Obama’s Arabian nights

After 70 years of buying allies abroad and quiet at home, the Saudis must use oil’s dwindling power to reinvent the Arab world.

By
April 23, 2016 03:57
US President Barack Obama takes part in a summit of the Gulf Cooperation Council (GCC) in Riyadh, Sa

US President Barack Obama takes part in a summit of the Gulf Cooperation Council (GCC) in Riyadh, Saudi Arabia April 21, 2016. (photo credit: REUTERS)

Having seen a man in a jellabiya for the first time in his life, a guest in San Francisco’s glitzy St. Francis Hotel whispered to another: “I wonder what he is wearing under that.”

It was 1945, and the man in the jellabiya – the future King Faisal, in town for the drafting of the UN charter – turned around and said: “BVDs.”

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A lot has happened since then between the House of Saud and Uncle Sam, as each came to know all about the other’s attire and also their coffers, psyches and arms, as would befit one of history’s most durable marriages of convenience.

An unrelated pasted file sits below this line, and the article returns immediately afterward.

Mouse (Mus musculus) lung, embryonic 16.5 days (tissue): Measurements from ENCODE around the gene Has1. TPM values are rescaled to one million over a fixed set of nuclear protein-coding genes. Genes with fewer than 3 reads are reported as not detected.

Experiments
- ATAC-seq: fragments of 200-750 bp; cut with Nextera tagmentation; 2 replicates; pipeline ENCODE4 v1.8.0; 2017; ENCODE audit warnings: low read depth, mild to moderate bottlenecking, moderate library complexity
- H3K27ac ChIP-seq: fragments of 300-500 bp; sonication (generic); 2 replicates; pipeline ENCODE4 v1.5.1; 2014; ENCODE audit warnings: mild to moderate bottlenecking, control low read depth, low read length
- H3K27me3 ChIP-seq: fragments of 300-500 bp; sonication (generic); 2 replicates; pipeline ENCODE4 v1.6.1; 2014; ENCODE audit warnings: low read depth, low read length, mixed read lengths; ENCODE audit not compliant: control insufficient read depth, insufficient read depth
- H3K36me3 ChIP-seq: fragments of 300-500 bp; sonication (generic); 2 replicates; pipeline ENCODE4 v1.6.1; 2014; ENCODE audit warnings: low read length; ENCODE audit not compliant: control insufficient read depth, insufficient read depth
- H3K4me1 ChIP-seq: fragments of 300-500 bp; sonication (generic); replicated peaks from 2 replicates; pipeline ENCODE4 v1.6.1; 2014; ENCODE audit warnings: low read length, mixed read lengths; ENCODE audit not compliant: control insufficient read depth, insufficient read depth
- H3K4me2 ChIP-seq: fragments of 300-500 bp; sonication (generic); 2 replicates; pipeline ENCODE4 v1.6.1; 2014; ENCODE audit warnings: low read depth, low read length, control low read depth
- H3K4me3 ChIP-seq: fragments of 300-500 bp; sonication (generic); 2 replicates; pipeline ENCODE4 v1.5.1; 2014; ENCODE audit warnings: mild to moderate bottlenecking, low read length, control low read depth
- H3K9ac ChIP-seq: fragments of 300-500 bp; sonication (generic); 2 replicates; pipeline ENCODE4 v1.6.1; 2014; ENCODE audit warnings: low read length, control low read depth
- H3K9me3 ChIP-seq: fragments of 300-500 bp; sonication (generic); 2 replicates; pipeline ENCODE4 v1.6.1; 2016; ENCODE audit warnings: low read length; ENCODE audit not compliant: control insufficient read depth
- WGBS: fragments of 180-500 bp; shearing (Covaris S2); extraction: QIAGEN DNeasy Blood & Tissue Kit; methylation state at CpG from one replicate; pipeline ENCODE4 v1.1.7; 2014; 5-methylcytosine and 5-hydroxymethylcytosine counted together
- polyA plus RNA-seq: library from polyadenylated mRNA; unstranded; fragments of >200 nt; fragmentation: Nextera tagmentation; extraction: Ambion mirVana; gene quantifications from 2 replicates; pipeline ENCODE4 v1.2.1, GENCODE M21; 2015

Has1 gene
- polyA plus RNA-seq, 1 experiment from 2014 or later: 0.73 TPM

This week, however, as President Barack Obama landed in Riyadh for a farewell visit, the Saudis felt as if their strategic spouse had publicly stripped them nude.

The American-inspired Saudi insecurity is diplomatic, military and economic.

Diplomatically, the Saudis feel Obama allowed and even encouraged their Iranian arch-rival to cast its shadow on the Arab world.

Obama’s dialogue with Tehran, heralded by a historic phone conversation with his Iranian counterpart in September 2013, would have rung alarm bells in Riyadh anyhow; but having followed the Egyptian upheaval of 2011, it was interpreted as a calamity.

As the Saudis see things, Obama betrayed former Egyptian president Hosni Mubarak by demanding his resignation as demonstrations gathered in Cairo.